Figure 11.1: Percentage agreeing with various statements about local authority services and performance

2012 data, Adults (base: 9,890)

Figure 11.1: Percentage agreeing with various statements about local authority services and performance

Table 11.3 shows there are some differences by age group in agreement with statements about local authority services and performance. Generally, older adults are more likely than younger adults to say they are satisfied with the performance statements about local government services and less likely to want to be more involved in making decisions. Around a half of 60-74 year olds and those 75 years and over agreed with the statement that their council does the best it can with the money available, compared to around 31% of 16-34 year olds. The strongest desire to participate in local decision-making was shown by those aged 25 to 44, with 39% of both 25 to 34 year olds and 35 to 44 year olds saying they would like to have greater involvement with decisions affecting their local area.

Table 11.3: Percentage agreeing with various statements about local council services by age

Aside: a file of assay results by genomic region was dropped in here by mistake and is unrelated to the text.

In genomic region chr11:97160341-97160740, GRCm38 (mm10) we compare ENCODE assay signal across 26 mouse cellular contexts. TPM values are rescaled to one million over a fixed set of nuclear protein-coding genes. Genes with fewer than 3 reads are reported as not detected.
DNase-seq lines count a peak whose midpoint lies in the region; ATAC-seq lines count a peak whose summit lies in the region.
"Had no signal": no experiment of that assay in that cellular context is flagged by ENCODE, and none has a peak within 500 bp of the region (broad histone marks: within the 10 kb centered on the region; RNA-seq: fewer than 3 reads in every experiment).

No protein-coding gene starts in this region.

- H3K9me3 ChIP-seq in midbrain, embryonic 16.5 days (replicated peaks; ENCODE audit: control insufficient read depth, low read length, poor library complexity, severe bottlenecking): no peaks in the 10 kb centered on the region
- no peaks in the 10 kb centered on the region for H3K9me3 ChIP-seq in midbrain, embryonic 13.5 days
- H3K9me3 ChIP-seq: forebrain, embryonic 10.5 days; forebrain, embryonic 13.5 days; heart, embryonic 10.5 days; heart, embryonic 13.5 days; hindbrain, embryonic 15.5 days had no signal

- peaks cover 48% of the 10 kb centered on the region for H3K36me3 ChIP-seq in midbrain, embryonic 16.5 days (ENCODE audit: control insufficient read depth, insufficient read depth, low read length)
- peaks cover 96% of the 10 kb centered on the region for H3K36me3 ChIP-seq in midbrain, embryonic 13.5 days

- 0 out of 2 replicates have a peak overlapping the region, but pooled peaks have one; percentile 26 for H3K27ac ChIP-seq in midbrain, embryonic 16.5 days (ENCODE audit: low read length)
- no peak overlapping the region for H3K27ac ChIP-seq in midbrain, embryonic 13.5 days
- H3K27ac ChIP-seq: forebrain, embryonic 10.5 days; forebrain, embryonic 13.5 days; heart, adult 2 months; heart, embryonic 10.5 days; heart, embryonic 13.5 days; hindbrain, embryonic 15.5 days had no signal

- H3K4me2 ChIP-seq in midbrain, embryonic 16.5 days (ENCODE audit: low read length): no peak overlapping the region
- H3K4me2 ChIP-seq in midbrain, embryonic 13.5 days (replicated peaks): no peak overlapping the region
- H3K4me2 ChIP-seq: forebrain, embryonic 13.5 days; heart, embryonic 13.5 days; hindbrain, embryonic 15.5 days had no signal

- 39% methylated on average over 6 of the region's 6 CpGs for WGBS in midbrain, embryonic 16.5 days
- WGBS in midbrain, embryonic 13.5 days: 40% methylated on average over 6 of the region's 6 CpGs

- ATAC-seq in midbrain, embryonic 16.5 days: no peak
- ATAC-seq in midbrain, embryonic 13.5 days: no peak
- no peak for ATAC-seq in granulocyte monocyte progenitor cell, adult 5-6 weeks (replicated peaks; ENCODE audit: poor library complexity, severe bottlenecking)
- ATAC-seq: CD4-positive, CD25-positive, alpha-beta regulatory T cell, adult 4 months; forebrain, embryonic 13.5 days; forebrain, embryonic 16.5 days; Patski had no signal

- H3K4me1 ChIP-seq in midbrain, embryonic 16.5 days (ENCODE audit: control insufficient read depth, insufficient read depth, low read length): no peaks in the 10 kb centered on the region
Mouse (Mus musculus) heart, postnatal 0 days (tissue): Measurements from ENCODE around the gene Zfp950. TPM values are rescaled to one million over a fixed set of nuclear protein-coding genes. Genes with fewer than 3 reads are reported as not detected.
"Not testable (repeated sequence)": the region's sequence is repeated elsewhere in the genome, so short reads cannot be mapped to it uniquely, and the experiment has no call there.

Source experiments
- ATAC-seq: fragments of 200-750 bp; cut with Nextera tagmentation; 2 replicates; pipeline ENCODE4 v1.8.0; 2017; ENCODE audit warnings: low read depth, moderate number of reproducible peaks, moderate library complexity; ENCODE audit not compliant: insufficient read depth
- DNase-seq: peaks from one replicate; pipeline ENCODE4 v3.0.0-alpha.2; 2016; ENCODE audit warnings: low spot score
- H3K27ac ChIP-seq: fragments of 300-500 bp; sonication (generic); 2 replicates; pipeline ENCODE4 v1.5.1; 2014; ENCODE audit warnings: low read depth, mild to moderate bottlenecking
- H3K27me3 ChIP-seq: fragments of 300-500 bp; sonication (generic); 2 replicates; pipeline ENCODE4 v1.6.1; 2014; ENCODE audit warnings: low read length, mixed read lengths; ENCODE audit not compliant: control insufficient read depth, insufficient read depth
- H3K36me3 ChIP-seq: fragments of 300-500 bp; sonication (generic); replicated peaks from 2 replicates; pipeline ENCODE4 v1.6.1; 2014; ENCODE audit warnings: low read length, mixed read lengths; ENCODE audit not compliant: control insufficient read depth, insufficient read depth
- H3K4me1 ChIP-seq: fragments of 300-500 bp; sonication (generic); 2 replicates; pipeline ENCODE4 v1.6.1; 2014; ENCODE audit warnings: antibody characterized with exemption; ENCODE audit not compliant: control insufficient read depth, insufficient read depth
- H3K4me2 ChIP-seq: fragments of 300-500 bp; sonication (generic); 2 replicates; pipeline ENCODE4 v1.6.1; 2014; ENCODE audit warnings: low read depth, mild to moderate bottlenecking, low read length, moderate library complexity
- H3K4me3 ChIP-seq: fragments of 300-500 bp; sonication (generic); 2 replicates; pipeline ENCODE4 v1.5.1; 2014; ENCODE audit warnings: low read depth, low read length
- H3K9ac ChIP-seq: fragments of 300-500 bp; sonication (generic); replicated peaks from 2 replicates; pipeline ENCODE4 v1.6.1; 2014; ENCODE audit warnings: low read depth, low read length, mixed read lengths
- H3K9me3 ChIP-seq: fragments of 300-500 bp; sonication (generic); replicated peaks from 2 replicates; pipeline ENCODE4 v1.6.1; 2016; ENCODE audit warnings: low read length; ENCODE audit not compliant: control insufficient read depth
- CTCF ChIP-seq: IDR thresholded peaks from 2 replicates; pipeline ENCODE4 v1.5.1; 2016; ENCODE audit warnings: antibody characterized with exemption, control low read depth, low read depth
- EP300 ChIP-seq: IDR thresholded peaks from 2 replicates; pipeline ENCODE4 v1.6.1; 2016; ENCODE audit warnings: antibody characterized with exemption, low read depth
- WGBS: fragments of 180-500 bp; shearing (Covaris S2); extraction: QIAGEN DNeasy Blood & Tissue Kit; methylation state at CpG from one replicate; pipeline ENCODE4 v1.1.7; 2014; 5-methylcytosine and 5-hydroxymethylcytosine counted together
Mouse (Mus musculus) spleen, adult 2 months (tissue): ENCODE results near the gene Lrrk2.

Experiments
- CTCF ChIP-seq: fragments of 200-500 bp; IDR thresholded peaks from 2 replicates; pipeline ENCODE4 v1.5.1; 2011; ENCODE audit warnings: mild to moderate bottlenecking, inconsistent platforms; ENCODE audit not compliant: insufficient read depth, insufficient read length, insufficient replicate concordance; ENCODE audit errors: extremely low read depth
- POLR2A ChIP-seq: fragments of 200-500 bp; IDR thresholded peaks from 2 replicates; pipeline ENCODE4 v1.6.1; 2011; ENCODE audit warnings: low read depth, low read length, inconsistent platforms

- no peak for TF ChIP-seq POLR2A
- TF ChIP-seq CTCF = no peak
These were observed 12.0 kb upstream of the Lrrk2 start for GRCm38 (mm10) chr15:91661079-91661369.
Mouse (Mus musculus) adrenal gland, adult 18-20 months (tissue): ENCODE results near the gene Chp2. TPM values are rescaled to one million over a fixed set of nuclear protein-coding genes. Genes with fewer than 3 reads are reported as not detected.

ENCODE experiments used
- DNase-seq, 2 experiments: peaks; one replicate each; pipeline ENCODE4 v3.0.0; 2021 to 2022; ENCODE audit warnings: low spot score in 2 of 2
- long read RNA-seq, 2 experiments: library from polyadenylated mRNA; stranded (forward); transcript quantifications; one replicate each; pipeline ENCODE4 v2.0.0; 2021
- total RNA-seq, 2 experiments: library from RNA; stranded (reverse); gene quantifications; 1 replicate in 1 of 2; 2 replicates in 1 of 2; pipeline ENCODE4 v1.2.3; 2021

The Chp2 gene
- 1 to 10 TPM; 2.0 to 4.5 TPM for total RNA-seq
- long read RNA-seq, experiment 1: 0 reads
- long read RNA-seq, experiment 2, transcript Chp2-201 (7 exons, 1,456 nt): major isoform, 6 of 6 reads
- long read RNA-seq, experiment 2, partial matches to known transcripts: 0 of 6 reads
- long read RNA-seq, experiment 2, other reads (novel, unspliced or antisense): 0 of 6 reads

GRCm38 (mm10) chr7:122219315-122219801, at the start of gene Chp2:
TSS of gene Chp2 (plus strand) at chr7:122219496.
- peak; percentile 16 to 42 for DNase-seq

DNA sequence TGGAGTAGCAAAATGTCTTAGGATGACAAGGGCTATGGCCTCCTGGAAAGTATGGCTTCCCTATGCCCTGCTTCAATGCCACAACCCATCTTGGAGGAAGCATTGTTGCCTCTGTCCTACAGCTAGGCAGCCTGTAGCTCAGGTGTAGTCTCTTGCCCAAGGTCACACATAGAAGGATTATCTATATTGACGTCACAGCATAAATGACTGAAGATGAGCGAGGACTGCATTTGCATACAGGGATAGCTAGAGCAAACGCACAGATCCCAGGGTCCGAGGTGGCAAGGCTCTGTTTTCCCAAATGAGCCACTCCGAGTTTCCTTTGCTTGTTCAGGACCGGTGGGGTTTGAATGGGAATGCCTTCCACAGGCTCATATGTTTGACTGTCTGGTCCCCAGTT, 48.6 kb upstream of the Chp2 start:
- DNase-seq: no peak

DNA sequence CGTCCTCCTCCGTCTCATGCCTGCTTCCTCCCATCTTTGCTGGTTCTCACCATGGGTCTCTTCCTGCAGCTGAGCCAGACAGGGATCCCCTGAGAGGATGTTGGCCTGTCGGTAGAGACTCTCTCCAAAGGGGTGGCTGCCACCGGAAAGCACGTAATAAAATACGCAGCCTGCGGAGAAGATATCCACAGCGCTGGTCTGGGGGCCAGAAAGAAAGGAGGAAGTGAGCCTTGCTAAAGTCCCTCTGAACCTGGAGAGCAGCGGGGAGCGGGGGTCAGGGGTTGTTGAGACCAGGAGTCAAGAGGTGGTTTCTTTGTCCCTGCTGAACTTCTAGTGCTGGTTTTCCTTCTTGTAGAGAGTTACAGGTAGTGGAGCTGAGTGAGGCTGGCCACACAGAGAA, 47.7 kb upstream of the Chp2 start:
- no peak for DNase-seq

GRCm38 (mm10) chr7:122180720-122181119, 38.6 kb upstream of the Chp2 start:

Percentages, 2012 data

Adults 16 to 24 25 to 34 35 to 44 45 to 59 60 to 74 75 plus All
My local council is good at letting people know about the kinds of services it provides 41 40 45 47 57 57 48
My local council provides high quality services 42 42 42 42 47 54 44
My council is good at letting local people know how well it is performing 29 32 36 43 53 51 41
My local council designs its services around the needs of the people who use them 37 36 39 39 44 49 40
My local council does the best it can with the money available 31 31 39 41 49 52 40
My local council is addressing the key issues affecting the quality of life in my local neighbourhood 29 30 34 33 42 45 35